Holocaust denial is no bar to communion with Rome
But he shall not.
He shall resist all temptation.
But he does have a question:
Rome has been fiercely critical of the Church of England for ordaining women and admitting them to the episcopate, and for even thinking about ordaining homosexuals. As far as Rome is concerned Anglican Orders are absolutely null and utterly void anyway, so a fortiori must they be for women and gays.
But what does it say of the Roman Catholic Church that it actively incommunicates a bishop who is a self-declared and unashamed holocaust denier?
Women have no choice with regard to their gender. The debate about a genetic predisposition towards homosexuality is on-going. But one does actively choose to believe 'there were no gas chambers' and that 'only 300,000 Jews perished in Nazi concentration camps, instead of 6 million' - as if the revised figure somehow renders Adolf Hitler a merciful and congenial sort of chap.
It has even led to questions in Parliament.
Labour MInister Sadiq Khan told MPs: "The fact that somebody who can deny that the Holocaust took place can hold high office, can be invited to august institutions to debate this, causes me great concern. Many MPs will... find the promotion of such a person highly unsavoury. Let's be clear those who deny the Holocaust aren't pseudo-historians who are revising history. Some of their views... demonstrate anti-Semitism. We can't pretend the Holocaust didn't happen."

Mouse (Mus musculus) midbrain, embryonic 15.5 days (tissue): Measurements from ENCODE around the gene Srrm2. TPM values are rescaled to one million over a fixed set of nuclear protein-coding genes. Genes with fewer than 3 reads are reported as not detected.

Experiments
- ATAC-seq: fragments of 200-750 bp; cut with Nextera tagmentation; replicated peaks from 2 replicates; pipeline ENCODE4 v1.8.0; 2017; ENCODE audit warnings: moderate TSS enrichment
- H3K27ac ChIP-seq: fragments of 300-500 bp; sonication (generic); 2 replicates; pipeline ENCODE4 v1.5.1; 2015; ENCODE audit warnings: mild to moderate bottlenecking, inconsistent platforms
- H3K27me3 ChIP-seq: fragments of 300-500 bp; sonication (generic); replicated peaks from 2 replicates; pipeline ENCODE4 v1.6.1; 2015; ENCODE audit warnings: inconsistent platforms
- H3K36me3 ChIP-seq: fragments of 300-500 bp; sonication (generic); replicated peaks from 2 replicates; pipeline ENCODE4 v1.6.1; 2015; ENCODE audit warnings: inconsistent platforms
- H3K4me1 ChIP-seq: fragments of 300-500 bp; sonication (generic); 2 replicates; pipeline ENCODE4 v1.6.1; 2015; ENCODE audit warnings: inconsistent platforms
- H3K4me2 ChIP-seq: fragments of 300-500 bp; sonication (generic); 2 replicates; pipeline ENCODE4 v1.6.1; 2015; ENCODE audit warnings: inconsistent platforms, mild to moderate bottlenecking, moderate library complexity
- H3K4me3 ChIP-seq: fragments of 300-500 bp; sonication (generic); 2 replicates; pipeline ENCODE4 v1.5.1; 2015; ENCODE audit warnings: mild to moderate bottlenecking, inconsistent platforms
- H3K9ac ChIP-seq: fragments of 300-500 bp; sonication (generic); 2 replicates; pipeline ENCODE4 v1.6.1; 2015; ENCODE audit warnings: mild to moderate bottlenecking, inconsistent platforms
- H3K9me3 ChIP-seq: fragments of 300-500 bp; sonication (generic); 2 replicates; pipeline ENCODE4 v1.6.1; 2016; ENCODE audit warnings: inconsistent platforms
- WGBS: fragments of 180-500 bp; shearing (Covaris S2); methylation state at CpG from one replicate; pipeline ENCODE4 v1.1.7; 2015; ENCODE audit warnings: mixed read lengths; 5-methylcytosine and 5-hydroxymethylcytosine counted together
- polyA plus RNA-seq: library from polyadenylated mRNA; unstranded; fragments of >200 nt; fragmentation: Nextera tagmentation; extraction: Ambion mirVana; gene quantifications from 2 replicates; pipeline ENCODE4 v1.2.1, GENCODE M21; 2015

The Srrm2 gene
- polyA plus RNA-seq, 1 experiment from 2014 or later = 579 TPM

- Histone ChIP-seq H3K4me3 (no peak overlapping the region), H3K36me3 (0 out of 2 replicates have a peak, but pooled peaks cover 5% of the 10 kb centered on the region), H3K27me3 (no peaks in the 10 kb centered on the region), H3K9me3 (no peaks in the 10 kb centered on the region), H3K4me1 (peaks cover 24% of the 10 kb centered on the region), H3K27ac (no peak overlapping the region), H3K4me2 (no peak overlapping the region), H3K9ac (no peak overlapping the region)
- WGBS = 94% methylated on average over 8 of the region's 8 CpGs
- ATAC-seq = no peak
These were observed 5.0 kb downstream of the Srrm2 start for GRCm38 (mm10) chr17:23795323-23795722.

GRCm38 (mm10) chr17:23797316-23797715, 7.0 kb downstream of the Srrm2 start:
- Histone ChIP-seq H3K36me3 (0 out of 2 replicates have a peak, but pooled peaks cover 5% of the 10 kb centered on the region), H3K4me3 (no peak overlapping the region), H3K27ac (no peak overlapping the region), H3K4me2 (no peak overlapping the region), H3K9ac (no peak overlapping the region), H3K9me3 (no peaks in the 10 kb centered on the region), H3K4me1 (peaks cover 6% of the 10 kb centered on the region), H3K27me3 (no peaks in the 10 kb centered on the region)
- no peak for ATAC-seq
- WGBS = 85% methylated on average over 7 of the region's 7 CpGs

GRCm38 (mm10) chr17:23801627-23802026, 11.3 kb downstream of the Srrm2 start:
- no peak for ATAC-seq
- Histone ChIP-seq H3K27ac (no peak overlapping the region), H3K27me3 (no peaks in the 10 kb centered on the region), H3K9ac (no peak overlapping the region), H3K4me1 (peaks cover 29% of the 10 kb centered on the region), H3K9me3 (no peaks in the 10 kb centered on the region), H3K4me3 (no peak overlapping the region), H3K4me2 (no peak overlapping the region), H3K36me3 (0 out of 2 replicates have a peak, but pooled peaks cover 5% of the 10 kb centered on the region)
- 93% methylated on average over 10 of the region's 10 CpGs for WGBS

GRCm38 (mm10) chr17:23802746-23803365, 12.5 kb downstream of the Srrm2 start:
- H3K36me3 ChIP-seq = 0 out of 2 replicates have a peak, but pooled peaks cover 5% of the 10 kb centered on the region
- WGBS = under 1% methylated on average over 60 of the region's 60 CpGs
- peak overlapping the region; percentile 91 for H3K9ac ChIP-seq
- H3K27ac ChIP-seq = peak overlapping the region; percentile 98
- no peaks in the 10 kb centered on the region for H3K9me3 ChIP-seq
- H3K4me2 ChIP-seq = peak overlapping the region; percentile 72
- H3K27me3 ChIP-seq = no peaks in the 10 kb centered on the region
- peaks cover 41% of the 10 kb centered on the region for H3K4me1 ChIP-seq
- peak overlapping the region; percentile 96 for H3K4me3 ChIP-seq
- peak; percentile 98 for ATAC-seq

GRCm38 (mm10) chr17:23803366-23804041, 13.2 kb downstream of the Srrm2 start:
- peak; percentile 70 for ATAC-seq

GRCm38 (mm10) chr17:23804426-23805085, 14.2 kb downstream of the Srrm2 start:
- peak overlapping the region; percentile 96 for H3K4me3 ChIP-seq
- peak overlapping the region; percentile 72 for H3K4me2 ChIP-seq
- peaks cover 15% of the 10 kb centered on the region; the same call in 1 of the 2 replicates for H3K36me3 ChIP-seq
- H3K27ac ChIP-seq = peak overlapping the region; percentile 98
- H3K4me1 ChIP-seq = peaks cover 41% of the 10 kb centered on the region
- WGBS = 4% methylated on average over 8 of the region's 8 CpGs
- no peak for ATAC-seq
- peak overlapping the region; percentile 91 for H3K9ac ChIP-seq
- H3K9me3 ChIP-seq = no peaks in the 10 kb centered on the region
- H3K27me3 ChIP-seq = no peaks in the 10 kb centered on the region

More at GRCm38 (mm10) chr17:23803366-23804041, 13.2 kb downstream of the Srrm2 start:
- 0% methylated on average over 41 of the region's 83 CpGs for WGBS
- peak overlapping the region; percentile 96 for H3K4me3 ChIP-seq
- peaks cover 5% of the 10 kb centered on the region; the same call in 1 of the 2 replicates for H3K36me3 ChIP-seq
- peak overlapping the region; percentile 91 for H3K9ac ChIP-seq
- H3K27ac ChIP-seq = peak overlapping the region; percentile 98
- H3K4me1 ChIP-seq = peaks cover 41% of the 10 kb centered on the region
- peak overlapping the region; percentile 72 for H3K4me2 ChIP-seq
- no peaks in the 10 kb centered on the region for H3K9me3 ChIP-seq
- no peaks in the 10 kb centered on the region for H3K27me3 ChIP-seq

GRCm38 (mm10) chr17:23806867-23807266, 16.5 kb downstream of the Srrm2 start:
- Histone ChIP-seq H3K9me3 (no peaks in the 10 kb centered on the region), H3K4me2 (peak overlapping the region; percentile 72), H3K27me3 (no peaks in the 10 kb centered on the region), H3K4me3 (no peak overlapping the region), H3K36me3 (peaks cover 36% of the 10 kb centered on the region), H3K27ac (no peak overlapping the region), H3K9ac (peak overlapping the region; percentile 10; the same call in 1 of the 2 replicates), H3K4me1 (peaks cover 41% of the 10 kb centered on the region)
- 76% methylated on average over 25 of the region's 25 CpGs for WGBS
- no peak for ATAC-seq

For the Conservative Party, Dr Julian Lewis added: "The Pope has made this decision to take someone who is an unrepentant denier of the Holocaust back into his Church. I'm sure British Roman Catholics and British Jews and those of no religion whatsoever will be absolutely horrified about what the Pope has done."
And for the Liberal Democrats, Lembit Opik said the Holocaust was 'a blood-stained testimony to what happens when an ordinary, decent society is allowed to descend into extraordinary barbarism and the abandonment of basic human rights'.
Would one rather be in communion with an ordained woman, an ordained homosexual, or an ordained holocaust denier?
For all his faults, Cranmer cannot quite see the Archbishop of Canterbury tolerating a holocaust-denying bishop with Nazi sympathies, and less still being proactive in the rehabilitation of one.